* Let’s say you’re writing a piece titled “How to Grow Bigger and Brighter Begonias.” Before you start writing, organize your research material through a system of indexing and filing; you must know where everything is and how to get at it easily. (If your notes or interview transcripts aren’t extensive, you can simply number your notebook pages, then make a list of broad information categories with references to page numbers.
* Stop thinking of your article as an article. Concentrate only on the first step-your opening. What is it about growing begonias that most interests you? What will be most interesting and valuable to your target reader?
Start writing with a good begonia-related line that will grab readers’ attention, set the right tone and get to the point quickly (be sure you know what the main point of the piece is). If your lead and what follows feels right, keep writing, all the way to the end.
However, if you sense that the article is getting away from you and you’ve lost your focus, stop.
* Look at the writing as a construction process of informational blocks.
Make a 3 x 5 index card for each block and label it accordingly. For our example article, you might have index cards labeled “Joy of Growing Begonias,” “How to Get Started” “Types of Begonias,” “Seasonal/Weather Factors,” “Special Tools,” “Fertilizers,” “Common Mistakes,” “Costs Involved” and so on.
* Lay out your cards in the order of the article you envision writing. Step back and look your cards over, start to finish. Think of them as a blueprint.
Does your article introduce your angle clearly (beginning), develop your main points in logical progression (middle), conclude satisfactorily (end)? Do your blocks seem to fit seamlessly, focusing in on your angle and theme, or have you gone off on tangents? Are related pieces of information scattered or grouped together? Have you duplicated certain information or points? Do cards suggest sections that could be trimmed, deleted, turned into sidebars?
* Create new cards for points you may have overlooked but want to cover; delete unnecessary blocks/cards that stray from your angle.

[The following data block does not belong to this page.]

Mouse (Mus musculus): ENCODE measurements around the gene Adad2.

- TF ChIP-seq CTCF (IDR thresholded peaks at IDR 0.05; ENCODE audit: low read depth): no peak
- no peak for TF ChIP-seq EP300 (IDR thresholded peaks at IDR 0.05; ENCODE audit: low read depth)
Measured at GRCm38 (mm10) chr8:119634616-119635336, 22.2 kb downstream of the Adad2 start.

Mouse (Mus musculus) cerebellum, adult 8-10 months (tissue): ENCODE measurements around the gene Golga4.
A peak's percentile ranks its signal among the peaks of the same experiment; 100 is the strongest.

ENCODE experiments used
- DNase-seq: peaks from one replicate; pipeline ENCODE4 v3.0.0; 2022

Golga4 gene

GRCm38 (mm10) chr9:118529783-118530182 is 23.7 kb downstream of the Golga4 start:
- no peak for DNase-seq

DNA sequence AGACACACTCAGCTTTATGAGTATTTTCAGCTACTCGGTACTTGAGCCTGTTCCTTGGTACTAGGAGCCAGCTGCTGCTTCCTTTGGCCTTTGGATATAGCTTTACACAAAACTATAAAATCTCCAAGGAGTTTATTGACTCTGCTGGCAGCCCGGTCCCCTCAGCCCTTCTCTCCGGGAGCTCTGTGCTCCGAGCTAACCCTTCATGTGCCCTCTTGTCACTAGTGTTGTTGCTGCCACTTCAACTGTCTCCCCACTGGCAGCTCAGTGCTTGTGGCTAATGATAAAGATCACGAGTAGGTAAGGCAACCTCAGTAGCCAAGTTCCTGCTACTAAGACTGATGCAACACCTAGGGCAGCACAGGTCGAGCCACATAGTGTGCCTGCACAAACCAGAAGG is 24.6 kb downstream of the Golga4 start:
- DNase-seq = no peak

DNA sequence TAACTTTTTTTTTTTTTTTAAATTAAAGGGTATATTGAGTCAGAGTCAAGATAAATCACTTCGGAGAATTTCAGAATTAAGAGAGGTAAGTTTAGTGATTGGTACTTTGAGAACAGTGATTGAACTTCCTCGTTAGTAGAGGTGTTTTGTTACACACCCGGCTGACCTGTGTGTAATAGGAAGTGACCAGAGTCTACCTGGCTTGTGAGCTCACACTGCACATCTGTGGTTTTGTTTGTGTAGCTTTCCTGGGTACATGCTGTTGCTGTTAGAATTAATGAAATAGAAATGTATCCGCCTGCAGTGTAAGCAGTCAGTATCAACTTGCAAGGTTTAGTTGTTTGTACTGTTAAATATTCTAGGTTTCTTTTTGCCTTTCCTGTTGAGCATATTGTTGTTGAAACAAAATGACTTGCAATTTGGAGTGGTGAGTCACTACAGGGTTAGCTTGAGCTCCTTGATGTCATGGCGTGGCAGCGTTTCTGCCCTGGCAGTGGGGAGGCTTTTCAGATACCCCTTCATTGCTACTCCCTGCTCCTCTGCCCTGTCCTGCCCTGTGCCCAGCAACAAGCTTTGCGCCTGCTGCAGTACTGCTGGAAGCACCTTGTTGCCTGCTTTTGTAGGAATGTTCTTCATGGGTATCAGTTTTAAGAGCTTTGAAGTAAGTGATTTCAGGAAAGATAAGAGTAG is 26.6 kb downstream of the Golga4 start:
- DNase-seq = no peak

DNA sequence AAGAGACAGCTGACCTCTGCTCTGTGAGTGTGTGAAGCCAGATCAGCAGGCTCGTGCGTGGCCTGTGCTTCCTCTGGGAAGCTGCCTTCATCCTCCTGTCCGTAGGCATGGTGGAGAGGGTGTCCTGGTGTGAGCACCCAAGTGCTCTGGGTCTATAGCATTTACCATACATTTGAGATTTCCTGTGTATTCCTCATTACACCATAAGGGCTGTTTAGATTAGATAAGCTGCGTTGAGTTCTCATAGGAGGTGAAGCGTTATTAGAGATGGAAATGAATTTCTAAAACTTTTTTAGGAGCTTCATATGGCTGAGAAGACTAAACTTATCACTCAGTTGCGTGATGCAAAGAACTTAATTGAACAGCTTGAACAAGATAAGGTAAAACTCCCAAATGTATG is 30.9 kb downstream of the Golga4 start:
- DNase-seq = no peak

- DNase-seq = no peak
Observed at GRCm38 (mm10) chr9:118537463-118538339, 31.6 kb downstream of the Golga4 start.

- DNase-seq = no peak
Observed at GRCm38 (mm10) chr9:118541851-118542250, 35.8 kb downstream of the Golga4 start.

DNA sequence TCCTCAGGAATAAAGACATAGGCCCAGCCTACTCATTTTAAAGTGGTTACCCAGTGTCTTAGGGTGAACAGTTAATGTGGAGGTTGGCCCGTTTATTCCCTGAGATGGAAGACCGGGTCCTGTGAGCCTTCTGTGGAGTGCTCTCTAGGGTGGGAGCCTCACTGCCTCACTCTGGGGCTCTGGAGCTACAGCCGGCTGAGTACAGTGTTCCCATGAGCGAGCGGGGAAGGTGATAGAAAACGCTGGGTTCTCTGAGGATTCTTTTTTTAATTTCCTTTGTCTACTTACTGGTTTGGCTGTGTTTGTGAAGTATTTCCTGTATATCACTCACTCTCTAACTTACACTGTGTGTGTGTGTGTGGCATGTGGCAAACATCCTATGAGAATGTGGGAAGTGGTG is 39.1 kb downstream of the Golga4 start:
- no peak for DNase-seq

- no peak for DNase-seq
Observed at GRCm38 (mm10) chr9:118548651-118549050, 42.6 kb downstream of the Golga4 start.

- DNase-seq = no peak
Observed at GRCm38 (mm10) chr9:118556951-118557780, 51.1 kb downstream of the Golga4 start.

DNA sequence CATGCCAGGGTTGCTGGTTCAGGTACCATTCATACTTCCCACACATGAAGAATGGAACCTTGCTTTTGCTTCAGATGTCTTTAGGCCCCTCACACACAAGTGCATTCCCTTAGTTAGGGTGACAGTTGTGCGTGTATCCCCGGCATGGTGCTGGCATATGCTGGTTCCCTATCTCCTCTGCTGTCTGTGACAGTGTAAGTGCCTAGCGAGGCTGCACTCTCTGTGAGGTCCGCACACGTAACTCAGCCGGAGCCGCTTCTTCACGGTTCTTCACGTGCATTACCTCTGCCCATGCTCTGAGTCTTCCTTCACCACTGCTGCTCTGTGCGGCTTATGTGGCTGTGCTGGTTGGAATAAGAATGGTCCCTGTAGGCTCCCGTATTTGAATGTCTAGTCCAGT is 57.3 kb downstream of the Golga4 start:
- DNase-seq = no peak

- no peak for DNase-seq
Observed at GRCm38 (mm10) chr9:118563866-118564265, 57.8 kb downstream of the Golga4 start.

Rearrange the cards until the sequence feels right to you. As you do this, ask yourself: “What is my next, logical block?” (Logic is invariably the key to effective transition.) “Where should my article logically go from here?”
For instance, are you writing about fertilizers without first identifying different begonia types, basic information that might more logically be placed near the top? When you’ve finished your sections on special tools and fertilizers, would it be appropriate to discuss costs? Or would costs be more smoothly included along the way, with each product? Should tools be handled separately in a sidebar? And so on.
* Resume writing, from the top. Write until a block feels complete, relying on your organized research files when necessary. Keep writing block after block, building your article a section at a time, until you feel you’ve told the readers exactly what they need to know about growing bigger and brighter begonias, but nothing more.
* Rearrange the cards as necessary as you revise the article. Don’t be surprised if you delete whole blocks–or material within blocks–that are extraneous to the narrow focus you’ve chosen. Remember; you’re writing an article on a particular angle of begonia growing, not a book on the general topic.
“Organization” can be taken too far, of course. Beware of becoming so meticulous and rigid that the process becomes paralyzing, robbing your writing of its natural energy and rhythms. Your goal is to get your piece down on paper in as continuous and natural a process as possible, letting logic be your guide.